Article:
For them, I am still the man who made a choice to dress this way and surgically mutilate my body so that I may pretend to be a woman. They call me "sick," tell me I have a "disorder" and remind me I am "suffering". Now, to be perfectly honest, I am a huge fan of slasher films and most things Kristin Wiig and Will Ferrell, so certainly "sick" is in my wheelhouse. I cannot abide mess or having certain foods on my plate touch other certain foods on my plate, so having a disorder is a given.

And as far as suffering goes, I don't know anyone who hasn't suffered. That is part of the human experience. If you do not suffer, you do not expand and you do not change and you do not receive. Perhaps suffering is one of the great gifts of this thing we're all in. Perhaps the people who choose to relinquish their suffering through whatever means, or choose to pretend it isn't happening or that it never happened, are the ones who are stuck. They may be unable to see newness or flaws in the humanness of us all or they may disconnect from any kind of spiritual malfunctioning, and this causes them undo distress and a compulsive need to control others. So what they believe to be true becomes Fact instead of Faith.

And then we all must walk like them, sound like them, and live like them.

Last month in a women's restroom I frequent often on the camps of the University in which I teach, a woman turned to me and asked:

"Are you sure you're in the right room?"

It had been so long since someone came at me with that kind of vitriol, that for a moment, I thought I might be suffering from that end of the semester exhaustion and have wandered out in the hallway and accidentally peed in the water fountain.

"I'm not." I said pointedly. "I belong here. This isn't something I chose. This is something I am."
You see now, I am no longer living in silence or fear of the ones who hunt me. Now, I speak and step up. And I feel the angels reaching out to me to lift me up off the dirt. I am awake enough to know their hands. I am alive enough to feel what's true for my brothers and sisters in the fight and these laws will not stand. They will not hold.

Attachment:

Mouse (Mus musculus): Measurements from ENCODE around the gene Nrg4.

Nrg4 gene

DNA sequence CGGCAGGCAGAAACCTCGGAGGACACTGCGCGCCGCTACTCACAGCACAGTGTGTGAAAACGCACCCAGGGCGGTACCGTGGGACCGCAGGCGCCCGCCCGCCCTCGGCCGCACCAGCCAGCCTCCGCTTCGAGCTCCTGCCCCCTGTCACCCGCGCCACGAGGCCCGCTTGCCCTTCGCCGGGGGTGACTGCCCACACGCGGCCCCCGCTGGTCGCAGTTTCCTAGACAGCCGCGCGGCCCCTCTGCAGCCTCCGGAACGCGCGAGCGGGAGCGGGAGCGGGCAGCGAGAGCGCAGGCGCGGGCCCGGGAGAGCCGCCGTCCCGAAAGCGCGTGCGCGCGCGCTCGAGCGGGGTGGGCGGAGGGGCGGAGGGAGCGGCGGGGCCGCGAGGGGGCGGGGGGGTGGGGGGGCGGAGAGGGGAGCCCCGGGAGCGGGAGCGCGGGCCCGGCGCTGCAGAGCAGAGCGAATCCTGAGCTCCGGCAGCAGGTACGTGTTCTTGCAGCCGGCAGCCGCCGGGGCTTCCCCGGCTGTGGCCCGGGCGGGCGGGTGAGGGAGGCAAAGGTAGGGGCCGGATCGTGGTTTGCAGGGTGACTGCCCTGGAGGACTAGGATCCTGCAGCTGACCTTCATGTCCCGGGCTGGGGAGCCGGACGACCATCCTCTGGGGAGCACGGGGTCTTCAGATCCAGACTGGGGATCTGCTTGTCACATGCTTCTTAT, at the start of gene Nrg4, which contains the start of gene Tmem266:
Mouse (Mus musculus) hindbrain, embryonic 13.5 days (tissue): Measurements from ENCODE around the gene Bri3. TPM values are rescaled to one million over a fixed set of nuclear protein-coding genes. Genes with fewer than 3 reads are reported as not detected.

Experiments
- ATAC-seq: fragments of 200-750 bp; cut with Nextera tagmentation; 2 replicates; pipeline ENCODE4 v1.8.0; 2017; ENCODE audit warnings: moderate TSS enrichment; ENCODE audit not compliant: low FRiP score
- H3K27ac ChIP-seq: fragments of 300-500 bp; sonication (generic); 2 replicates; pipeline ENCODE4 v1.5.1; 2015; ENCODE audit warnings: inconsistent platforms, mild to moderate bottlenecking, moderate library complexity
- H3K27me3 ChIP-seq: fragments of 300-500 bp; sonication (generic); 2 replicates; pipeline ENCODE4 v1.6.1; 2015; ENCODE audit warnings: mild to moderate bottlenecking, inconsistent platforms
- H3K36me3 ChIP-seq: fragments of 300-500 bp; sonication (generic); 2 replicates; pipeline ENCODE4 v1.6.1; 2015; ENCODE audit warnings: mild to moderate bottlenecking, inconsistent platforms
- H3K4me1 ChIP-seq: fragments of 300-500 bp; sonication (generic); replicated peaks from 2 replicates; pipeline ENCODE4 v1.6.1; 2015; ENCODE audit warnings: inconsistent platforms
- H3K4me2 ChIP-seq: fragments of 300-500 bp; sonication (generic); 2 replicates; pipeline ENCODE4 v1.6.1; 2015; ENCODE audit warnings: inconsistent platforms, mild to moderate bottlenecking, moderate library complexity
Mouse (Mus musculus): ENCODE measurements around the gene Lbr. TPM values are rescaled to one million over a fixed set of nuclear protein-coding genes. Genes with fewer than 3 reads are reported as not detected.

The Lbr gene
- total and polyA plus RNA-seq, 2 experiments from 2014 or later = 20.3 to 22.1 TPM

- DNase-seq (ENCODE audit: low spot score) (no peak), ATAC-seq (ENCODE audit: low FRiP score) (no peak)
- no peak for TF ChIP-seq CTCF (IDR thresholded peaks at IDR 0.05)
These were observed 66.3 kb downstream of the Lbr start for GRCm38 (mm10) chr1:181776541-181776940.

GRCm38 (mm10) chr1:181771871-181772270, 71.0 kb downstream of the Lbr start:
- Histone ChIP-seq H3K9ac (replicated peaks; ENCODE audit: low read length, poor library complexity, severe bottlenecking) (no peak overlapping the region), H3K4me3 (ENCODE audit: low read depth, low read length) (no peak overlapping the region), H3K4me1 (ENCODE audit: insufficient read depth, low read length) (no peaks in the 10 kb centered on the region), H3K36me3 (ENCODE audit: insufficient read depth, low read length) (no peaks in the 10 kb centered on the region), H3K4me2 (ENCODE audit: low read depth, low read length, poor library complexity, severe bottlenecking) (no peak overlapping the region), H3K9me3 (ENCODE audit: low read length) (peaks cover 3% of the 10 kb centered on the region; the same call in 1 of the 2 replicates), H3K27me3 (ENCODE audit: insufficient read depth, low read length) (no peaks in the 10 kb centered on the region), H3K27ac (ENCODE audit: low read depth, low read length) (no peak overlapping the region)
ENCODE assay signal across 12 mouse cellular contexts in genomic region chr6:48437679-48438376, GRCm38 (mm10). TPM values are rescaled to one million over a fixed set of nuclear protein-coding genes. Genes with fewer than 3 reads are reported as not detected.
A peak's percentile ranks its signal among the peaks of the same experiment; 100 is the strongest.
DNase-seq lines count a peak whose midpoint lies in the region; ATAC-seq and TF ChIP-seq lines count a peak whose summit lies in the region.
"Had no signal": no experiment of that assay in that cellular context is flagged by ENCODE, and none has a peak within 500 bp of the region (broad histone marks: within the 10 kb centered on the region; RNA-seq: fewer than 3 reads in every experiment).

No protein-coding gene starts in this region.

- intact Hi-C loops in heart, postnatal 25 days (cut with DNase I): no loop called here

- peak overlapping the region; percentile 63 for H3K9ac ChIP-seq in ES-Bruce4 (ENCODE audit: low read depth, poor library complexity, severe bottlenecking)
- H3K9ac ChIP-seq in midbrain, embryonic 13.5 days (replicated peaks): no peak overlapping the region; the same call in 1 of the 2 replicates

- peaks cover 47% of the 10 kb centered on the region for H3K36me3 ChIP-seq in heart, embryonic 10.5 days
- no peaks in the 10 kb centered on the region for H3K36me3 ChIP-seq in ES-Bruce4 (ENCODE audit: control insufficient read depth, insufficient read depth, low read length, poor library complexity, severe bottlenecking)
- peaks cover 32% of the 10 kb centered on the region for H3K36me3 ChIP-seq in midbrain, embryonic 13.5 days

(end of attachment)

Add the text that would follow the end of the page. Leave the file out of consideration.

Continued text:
Our life is change. It is not meant to stand still. It is meant to have loss and beauty and tragedy and greatness and ease and rage and chaos. It is meant to be lived, not controlled. It is given to us by a gorgeous sense of the possible and in that we were all born to make manifest the glory of who we are all becoming. We cannot do this without change. So we must help those who want us to conform. And that can look like many things. I am angry. I am resentful. I am working on moving into the next thing, but for now, I will not stand in silence while I am relegated to the bottom of the list of souls to save. And so we will fight this. With grace, and hope and righteous ease. You will not stop us, for we are born of you and we are meant to be counted and we are designed to survive.

This is a battle cry against a small group that want us dead. And so we will join together to outnumber the gathering circle to form a tribe of joyful revolution. And so we will break the cycle of old thinking and create a space of newness. This is a human right to express who we are as spiritual beings. And I for one, will not be killed off by a few bullies who are too afraid to look at themselves in their own mirror before making the decision that I'm the one they're mad it.

So know this bathroom bullies: We will not falter and we will take flight. This is one afternoon none of us are alone in the schoolyard. And because I walk this way, and because I sound this way, I take up space and I am finally becoming who I have always been and I am no longer frozen in fear or lost in shame. And just so we're clear, at 54 years old, having survived AIDS, heroin addiction, prostitution and homelessness, I still have a few good plies and fan kicks left in this trans body.